We forge this path going into it and knowing, “You have to be able to be discerning and look underneath the surface.” Spiritually, it’s a wonderful thing we’re doing because a lot of my investors love the fact that we can go to neighborhoods where people look like us and we’re investing but we’re not gentrifying. Whereas I do have people outside of that demographic, as soon as they see me, they’re like, “Can I flip?” I was like, “You want poor people to not have places to stay?”
We do long-term affordable housing. That’s a completely different mindset. In our minds, we’re here to serve the people. In their minds, they’re trying to get money and move them out. It’s a completely different energy. I’m not saying anything is wrong with flipping but we do target lower-income areas where we already know the incomes are depressed.
Let’s talk about that. A lot of people take the concept of low-income housing and they put that “responsibility” on the government, which we all know the government can’t do anything right and we don’t even need to be affiliated to agree on that. When you look at that and you go, “Power to the people, we are going to change this ourselves and we are going to make affordable housing affordable.” What is it that you do to do that? How is it that you make affordable housing affordable? Is it that you put your tenant and your neighborhood before profits or is it that you come in and you bring scale to it?
You put both your profits add tenants together. It is possible and you do scale. Going into these neighborhoods, there are levels to this. A lot of what I do versus other people don’t is talk about nuance. There’s one thing for me to go into a distressed area, take a house, and do the bare minimum to get it livable. There’s another reason to go into the bare minimum to get it livable but add a few touches and upgrades, be responsive up to your tenants, and making sure that if something’s broke, you fix it. You’re not going to scale too high because we have to be discerning investors.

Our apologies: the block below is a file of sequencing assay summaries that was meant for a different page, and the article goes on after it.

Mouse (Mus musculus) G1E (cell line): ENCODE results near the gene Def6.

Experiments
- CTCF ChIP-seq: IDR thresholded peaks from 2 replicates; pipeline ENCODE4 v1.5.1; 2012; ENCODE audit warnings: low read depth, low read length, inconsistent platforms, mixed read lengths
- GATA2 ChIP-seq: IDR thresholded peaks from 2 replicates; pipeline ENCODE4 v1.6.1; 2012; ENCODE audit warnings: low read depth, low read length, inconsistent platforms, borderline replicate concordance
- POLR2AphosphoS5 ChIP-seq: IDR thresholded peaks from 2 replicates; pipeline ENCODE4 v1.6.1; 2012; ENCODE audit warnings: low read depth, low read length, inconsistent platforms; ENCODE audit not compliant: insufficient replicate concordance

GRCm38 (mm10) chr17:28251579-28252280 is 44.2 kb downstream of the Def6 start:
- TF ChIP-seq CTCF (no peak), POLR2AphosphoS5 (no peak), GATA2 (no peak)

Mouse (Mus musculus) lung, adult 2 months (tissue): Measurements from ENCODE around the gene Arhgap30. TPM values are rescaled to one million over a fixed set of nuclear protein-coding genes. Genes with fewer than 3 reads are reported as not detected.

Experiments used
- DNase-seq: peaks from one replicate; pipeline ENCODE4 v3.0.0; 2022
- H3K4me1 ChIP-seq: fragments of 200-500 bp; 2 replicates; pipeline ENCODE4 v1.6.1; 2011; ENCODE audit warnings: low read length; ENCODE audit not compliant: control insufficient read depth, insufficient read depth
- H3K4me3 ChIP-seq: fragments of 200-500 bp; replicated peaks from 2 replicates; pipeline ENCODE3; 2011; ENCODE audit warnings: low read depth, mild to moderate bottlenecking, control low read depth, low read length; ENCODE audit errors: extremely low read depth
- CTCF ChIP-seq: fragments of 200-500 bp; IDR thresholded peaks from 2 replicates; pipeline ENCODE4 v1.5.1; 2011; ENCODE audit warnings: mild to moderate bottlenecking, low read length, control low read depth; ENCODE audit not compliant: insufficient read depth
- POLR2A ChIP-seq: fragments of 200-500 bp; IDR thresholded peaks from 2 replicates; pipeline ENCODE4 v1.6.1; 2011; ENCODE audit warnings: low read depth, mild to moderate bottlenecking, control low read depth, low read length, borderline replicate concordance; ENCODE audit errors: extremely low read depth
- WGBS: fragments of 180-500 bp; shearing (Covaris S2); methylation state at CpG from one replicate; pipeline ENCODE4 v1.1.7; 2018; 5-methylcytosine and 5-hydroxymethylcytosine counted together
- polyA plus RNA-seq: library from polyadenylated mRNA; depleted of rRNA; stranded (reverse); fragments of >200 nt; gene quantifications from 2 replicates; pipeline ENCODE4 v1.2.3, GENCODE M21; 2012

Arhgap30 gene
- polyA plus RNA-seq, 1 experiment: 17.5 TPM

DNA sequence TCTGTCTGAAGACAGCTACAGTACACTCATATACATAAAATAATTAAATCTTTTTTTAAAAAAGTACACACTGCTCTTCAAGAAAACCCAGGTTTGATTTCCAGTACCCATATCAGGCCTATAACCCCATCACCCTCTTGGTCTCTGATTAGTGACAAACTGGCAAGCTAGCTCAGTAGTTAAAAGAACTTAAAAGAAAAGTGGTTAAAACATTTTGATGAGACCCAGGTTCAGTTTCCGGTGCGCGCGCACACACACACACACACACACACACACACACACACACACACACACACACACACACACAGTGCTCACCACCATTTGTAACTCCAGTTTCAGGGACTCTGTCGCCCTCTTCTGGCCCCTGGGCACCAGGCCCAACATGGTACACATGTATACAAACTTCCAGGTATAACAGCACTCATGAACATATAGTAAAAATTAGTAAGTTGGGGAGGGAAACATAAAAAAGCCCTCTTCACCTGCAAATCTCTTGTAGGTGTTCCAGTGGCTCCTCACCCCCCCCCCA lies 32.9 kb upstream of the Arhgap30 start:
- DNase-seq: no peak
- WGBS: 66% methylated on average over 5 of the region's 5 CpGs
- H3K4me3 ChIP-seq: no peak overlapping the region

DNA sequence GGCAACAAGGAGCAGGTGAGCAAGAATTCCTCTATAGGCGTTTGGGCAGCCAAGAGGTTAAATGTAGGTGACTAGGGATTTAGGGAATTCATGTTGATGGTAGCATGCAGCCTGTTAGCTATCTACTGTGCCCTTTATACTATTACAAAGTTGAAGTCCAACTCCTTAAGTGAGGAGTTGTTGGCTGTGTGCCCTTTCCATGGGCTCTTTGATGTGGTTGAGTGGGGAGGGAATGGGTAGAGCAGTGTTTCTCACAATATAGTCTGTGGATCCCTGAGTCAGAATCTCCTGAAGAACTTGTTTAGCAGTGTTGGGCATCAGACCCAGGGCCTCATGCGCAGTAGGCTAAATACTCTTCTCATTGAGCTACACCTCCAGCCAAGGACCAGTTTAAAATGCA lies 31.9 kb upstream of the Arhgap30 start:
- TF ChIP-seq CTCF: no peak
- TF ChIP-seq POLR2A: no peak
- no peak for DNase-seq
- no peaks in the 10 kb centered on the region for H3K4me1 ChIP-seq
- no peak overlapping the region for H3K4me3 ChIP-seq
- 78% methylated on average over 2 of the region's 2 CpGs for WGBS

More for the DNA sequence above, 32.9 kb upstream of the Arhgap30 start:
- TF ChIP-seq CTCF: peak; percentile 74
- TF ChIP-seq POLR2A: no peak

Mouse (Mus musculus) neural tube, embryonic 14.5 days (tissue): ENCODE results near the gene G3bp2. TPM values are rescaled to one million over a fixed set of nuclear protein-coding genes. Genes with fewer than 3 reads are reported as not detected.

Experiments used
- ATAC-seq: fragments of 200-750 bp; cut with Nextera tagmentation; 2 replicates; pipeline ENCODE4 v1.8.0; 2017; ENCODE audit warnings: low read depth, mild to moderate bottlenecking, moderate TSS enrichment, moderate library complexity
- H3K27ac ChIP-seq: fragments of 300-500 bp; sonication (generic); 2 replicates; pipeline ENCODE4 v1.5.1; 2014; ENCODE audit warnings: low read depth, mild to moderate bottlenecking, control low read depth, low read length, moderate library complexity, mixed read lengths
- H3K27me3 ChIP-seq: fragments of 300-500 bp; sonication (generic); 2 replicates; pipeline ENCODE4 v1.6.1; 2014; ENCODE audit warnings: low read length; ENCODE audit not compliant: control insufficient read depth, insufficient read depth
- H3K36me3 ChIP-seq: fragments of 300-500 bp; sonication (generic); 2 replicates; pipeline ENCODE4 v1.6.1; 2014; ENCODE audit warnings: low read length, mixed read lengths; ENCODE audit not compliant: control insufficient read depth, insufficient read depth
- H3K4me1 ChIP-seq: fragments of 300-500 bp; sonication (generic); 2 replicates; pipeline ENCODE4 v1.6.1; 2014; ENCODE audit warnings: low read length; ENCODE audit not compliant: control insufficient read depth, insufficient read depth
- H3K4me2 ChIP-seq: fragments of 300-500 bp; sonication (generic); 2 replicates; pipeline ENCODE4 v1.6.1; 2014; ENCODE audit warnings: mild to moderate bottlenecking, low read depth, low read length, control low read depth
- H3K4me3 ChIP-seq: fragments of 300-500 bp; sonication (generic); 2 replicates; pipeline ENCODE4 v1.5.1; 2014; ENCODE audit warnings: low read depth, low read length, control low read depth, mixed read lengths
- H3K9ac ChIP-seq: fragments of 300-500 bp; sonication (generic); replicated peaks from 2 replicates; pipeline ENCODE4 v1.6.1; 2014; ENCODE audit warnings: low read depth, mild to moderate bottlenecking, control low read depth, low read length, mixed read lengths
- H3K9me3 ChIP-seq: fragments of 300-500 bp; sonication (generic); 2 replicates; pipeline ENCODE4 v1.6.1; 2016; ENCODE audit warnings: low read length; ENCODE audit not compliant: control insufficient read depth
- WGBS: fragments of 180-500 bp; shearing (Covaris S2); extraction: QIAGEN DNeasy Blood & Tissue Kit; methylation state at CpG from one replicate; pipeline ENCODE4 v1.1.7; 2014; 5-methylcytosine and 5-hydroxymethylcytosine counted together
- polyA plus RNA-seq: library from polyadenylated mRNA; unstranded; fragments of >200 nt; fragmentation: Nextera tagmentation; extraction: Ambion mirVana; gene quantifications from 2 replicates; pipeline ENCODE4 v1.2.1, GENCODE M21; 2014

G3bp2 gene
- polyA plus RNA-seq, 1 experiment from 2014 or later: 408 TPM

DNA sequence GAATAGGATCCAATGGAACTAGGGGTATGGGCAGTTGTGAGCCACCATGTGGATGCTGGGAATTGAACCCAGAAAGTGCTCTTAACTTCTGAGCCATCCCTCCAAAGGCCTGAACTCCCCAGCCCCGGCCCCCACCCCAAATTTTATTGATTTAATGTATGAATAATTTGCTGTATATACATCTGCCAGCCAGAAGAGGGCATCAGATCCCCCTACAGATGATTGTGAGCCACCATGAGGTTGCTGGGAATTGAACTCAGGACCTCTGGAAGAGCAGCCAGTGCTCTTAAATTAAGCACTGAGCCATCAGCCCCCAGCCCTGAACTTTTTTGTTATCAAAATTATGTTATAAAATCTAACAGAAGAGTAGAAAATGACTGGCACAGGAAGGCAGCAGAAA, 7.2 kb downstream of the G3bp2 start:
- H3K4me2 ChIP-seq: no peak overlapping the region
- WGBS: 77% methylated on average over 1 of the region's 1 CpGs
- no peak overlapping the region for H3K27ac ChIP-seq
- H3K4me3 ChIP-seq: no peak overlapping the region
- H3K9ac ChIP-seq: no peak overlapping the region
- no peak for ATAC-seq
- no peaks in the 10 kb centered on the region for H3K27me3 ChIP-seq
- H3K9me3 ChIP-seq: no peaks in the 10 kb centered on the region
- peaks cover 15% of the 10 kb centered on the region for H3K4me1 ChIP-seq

Granite countertops, Carrera marble bathrooms, and all that kind of stuff.
There are levels. Before my group, we have an ethic of like, “What would you do for yourself if you were in the circumstances?” It has a strong relation to that. I hear stories and I was like, “I would not treat my tenants that way.” “I took the door off the oven and I did this.” I’m like, “No, I don’t live that way.” There’s a difference and nuance between the bare minimum and getting paid. Also, there’s doing the minimum but also strategically and with nuance doing upgrades to make it nice and livable. Different things that are interesting.
It’s not just about the house. It’s not just about the asset when you include relationships.
Maybe it’s my feminine energy that I brought to this but homes are based around the women. Instead of all white, putting a nice tan color on the walls. You would say that it’s not revolutionary. A lot of people were like, “Do the minimum. Have the white. Have this and that.” Instead of getting hardwood floors, we can afford luxury vinyl tile or laminate flooring that isn’t expensive. Maybe you pay anywhere from $800 to $2,000 depending on the square footage but it gives it a nice upgraded look to what would be an older home. It’s a little thing like that.
It’s money that you’re paying above the bare minimum but it’s strategically spending an extra anywhere from $1,000 to $3,000 to upgrade it. It is more moderate and it’s nice. That’s not enough in the long run to break your bank but it is a conscious choice you’re making to provide a house that’s a little bit more above bare minimum. Me and my investors survive in the nuance and discernment stage and that’s why we’ve been successful. It’s a balance and being wise with your money but also putting a little extra in.
Your goal is to come in, pick off the distressed properties in the neighborhood, put them back into circulation in the neighborhood, and bring the neighborhood up a notch because it now doesn’t have a vacancy and it doesn’t have squatters in homes.
It’s natural upgrading.